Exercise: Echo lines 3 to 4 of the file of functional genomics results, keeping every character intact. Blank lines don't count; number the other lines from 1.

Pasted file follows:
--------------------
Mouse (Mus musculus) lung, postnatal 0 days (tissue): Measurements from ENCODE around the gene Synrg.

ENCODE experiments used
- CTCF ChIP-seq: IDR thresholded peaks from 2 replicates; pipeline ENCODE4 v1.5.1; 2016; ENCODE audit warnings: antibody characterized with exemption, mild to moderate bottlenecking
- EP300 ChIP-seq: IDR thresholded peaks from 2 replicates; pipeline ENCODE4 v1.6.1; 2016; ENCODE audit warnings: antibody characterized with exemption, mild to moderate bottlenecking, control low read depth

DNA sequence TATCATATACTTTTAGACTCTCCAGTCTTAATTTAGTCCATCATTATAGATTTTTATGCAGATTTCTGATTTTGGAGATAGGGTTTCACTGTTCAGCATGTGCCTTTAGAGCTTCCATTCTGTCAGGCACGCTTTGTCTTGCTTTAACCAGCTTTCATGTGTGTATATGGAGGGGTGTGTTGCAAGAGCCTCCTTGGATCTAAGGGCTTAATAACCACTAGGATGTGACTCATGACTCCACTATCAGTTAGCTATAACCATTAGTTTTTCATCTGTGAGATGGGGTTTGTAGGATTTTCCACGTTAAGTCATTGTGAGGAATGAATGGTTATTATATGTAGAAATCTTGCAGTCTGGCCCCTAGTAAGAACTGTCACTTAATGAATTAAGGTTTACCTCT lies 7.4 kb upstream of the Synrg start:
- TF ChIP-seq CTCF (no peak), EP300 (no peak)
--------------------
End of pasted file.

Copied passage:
- CTCF ChIP-seq: IDR thresholded peaks from 2 replicates; pipeline ENCODE4 v1.5.1; 2016; ENCODE audit warnings: antibody characterized with exemption, mild to moderate bottlenecking
- EP300 ChIP-seq: IDR thresholded peaks from 2 replicates; pipeline ENCODE4 v1.6.1; 2016; ENCODE audit warnings: antibody characterized with exemption, mild to moderate bottlenecking, control low read depth